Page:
Monday, October 16, 2006

The Tale of the Three Goddesses

In Greek Mythology, the prelude to the Trojan War sees three Goddesses - Hera, Athena and Aphrodite - arguing with each other as to who is the most beautiful. Unable to agree, they ask a shepherd-boy called Paris to adjudicate. Aphrodite succesfully bribes Paris to choose her, things snowball from hereon in, and eventually this petty dispute between the Goddesses results in the Trojan War.

It is instructive to compare the differences with a similar tale in Indian Mythology. One fine day, the three great Goddesses - Saraswati, Lakshmi and Parvati - are arguing with each other as to who is the most - wait for it - chaste. Unable to agree, they ask Narada, the great sage, to adjudicate.

Narada shocks the three vain Goddesses with his response. None of them, he replies. The most chaste woman is Anasuya. She resides in Dandaka forest in the second world, wife of the Rishi Atri, and though she is only human, she is more chaste than all the goddesses.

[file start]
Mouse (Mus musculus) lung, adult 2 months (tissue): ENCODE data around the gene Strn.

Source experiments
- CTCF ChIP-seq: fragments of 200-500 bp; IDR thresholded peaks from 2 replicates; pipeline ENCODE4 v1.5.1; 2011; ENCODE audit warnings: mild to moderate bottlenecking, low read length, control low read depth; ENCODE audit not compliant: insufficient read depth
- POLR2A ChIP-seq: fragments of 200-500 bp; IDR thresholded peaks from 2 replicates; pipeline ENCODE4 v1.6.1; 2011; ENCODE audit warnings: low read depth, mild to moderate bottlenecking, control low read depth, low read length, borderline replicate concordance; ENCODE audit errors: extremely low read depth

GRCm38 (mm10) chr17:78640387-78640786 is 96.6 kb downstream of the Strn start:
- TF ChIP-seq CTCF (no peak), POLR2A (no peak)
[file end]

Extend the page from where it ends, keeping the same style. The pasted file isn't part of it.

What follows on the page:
The Goddesses are shocked! Shocked! Unwilling to accept Narada's word, each of them returns home and pesters her husband - the great trinity of Brahma, Vishnu and Shiva - to go and find out if Anasuya is really all that chaste. It's a strange invitation/request, and Brahma Vishnu Shiva, sensing potential domestic trouble, are understandably reluctant to acquiesce. But the Goddesses are adamant, and eventually the hen-pecked husbands submit to their wives' wishes, and go off to test the chastity of Anasuya.

Ladies, don't try this at home!